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Immunonutrition

Immunonutrition

A comprehensive nutritional strategy that helps restore the immune system by modulating or enhancing key physiologic processes, which are often compromised by cancer, stress, internal disease, obesity and senescence.

Sensible Supplements for Immunonutrition

By Alice Villalobos, DVM

For Veterinary Practice News

Highly metastatic cancers can kill their victims despite a timely and complete excision of the primary tumor. This aggressive biologic behavior results from the early dissemination of  scout cells into the lymphatic and circulatory system before detection of the primary tumor.

These abnormal aggressive scout cells acquire an immortal nature, survive the body’s immunosurveillance and are able to develop into new clones of cells that accumulate into metastatic tumors.

The new metastatic clones are often more resistant than the primary tumor because of the hardiness of their progenitor scout cells.

It would be ideal if there were a safe way to fortify high-risk breeds, aging pets and post-operative cancer patients against cancer.

It seems obvious to me and to others in research and clinical medicine that people and animals can, and do, benefit from immunonutrition and/or chemoprevention.

I started using anticancer supplements for my patients in earnest about 12 years ago. The difference in my patients’ physical conditions, quality of life and survival times has been impressive.

Chemoprevention is the concept benefiting high-cancer risk patients by giving natural or synthetic compounds that may reverse or suppress the process of carcinogenesis, recurrence and metastases.

Hundreds of natural compounds have been formulated as supplements or nutraceuticals with claims that they can fight cancer. Some of these compounds have been shown to play a role in the cell cycle to reduce cancer risks. I like to call these natural compounds “foodiceuticals” as well as nutraceuticals to emphasize to clients that they are generally nontoxic and found in nature.

The scientific community is taking a closer look at substances that modify the differentiation of cells and affect the proliferation or the mutation of cells as they progress from inflammation toward malignancy.

The medical and scientific community has found it difficult to reach a consensus about nutraceuticals because these products are not regulated.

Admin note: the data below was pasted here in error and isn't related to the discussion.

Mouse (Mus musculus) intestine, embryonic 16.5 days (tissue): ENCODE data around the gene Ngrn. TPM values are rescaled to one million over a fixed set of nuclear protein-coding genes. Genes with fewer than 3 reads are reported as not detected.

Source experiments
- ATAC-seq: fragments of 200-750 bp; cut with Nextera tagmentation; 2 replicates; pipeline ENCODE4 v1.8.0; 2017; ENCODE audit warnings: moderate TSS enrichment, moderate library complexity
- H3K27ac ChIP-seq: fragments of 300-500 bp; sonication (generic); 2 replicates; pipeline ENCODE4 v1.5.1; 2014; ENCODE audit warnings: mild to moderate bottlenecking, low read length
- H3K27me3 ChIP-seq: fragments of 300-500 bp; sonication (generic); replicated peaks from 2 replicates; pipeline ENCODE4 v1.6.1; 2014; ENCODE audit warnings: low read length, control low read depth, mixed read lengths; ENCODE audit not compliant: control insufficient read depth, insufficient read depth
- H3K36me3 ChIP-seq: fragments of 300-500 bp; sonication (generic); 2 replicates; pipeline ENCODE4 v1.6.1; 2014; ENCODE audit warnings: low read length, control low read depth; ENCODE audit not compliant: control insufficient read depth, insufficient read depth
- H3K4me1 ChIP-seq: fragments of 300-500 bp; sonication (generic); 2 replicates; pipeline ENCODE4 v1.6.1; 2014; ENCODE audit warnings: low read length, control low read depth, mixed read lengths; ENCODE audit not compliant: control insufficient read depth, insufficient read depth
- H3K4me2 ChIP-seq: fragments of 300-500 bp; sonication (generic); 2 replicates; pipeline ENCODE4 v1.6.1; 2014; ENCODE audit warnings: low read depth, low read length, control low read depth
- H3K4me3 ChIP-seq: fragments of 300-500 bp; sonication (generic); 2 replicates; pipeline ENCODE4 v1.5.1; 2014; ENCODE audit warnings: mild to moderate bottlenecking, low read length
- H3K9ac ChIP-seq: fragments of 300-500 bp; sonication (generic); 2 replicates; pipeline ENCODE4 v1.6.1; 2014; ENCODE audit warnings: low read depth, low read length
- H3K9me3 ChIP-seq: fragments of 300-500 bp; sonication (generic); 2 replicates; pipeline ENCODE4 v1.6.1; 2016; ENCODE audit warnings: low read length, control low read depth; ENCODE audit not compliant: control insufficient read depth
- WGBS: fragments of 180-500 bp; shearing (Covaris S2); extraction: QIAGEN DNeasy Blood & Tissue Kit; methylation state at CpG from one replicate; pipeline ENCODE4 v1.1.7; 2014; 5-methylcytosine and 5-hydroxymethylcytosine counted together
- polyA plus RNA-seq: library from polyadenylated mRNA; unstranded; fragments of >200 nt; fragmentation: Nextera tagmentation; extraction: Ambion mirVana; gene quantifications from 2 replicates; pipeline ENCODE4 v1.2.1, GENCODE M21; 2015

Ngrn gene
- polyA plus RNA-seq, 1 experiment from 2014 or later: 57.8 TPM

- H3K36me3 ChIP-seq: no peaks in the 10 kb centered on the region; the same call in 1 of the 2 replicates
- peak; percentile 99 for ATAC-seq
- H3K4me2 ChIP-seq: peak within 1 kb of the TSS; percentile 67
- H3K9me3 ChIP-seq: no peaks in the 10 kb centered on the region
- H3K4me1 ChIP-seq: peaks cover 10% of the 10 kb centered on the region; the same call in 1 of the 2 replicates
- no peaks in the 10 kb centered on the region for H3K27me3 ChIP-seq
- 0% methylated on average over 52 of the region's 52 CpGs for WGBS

Unfortunately, 38 percent of the compounds evaluated for content in the marketplace did not meet their label claim. So, we can’t trust them all.

The National Cancer Institute has formed a Chemoprevention Branch to fund studies testing the efficacy of some nutraceuticals in populations of susceptible and high-risk patients.

It took 70 years for the scientific community to accept that vitamin C cured scurvy. It may take repetitious studies and more time before flavonoids, vitamin C, beta-carotene, NSAIDs, selenium, vitamin A (retinoids), Inositol hexaphosphate, mannose, fucose, beta glucan, fatty acids or antioxidants are credited for their roles in the battle against cancer.

My interest in how nutrition affects cancer was inspired by the work of hundreds of distinguished researchers who have published more than 300,000 articles and papers. They have looked at the effect that antioxidants and fatty acids and hundreds of other natural compounds have on cancer.

Journals such as Nutrition and Cancer and the Journal of the American Nutraceutical Assn. have presented evidence that shows we can place our patients on a better plane of health through nutrition.

Pet owners are constantly searching for the best supplements for their pets, especially when cancer strikes. They often have their pet on 10 to 50 different supplements by the time they come in for consultations.

Pet owners select the supplements based upon variable advice from health-food storekeepers, books, friends, the Internet, nutritional consultants and animal communicators.

It is time for practicing veterinarians to look into the subject of sensible supplementation for their patients to keep the patient’s health in balance.

Dr. Villalobos is a recipient of the Bustad Companion Animal Veterinarian and the UC Davis Alumni Achievement awards. She is president-elect of the American Assn. of Human Animal Bond Veterinarians. She directs Animal Oncology Consultation Service in Woodland Hills and is associated with VCA Clarmar Animal Hospital in Torrance, Calif., and VCA Coast Animal Hospital in Hermosa Beach, Calif. Her e-mail address is [email protected]

Article taken from: http://www.veterinarypracticenews.com/vet-practice-news-columns/oncology-outlook/sensible-supplements-for-immunonutrition.aspx

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